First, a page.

Australian Romantic & Classical Orchestra. Image by Nick Gilbert.
The second half of the 18th century was a time of revolution in music. Composers such as Haydn and Mozart were moving away from the strict formality of the Baroque era, creating a more melodic, expressionistic style. In his Bassoon Concerto, KV.191, an 18-year old Mozart hints at this evolution with a work that looks back towards Vivaldi's bassoon works but also nods to the emerging Viennese preference for sonata form. We are fortunate to feature one of the world’s finest bassoon players, Jane Gower, performing the concerto for us.
Accelerating the pace of change was the quality of the musicians – nowhere more so than at the Mannheim court (now in southwest Germany). Mozart spent the winter of 1777–78 in Mannheim, and his ‘Haffner’ Symphony contains many influences from his time there. Haydn too embraced a number of the Mannheim School techniques, taking his much-loved 'Drum Roll' Symphony to new heights of energy and excitement.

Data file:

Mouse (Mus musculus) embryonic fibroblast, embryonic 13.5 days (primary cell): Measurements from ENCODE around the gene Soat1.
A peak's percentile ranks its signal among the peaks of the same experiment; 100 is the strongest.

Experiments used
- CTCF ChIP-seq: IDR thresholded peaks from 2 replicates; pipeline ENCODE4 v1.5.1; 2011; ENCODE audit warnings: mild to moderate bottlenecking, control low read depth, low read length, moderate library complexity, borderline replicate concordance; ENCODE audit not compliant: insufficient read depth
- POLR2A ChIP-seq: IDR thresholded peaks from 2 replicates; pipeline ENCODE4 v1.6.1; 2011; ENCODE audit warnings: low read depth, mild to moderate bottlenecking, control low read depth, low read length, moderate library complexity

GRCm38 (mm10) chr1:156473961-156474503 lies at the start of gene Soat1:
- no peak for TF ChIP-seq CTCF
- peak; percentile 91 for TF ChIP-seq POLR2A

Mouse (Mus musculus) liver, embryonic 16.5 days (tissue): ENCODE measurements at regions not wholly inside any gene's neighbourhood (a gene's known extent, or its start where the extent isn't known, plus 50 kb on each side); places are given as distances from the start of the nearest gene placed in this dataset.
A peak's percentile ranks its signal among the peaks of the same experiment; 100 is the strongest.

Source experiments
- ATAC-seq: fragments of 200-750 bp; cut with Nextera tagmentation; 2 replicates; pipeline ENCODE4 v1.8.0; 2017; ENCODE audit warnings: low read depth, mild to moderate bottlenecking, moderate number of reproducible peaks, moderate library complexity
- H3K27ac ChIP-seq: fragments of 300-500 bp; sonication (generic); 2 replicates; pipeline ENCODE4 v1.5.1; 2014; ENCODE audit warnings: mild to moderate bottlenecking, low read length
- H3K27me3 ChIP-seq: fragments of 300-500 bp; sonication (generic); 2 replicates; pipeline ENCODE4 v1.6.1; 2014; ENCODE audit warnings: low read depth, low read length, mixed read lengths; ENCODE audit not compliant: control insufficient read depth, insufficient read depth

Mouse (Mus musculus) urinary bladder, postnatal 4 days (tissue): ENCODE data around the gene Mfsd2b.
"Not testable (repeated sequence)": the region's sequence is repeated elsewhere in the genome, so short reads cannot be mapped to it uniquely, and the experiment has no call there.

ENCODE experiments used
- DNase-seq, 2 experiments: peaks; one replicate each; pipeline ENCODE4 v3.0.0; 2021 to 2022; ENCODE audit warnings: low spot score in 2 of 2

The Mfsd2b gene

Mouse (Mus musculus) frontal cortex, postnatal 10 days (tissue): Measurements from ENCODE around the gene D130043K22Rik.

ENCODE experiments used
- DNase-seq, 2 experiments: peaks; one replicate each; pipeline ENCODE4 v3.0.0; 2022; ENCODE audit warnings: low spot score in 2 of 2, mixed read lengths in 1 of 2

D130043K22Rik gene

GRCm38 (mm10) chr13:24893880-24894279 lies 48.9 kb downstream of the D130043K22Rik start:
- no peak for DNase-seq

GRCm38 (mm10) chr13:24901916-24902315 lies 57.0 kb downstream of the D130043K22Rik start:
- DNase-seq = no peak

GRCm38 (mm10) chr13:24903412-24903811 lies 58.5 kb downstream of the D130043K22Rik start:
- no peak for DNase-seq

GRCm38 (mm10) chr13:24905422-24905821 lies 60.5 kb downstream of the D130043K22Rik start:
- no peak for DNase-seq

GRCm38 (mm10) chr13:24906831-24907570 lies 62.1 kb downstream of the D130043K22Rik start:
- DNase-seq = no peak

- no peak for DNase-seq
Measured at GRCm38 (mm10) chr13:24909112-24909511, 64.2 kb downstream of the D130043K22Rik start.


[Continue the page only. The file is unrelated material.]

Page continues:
And just as Mannheim saw a new musical style emerge, we are excited that this program will feature emerging young performers from our Young Mannheim Symphonists youth orchestra, which is designed to provide opportunities for young musicians to experience the magic of historically informed performance, inspiring the next generation of research and performance-based inquiry.
Other concerts in Australian Romantic & Classical Orchestra's 2021 season: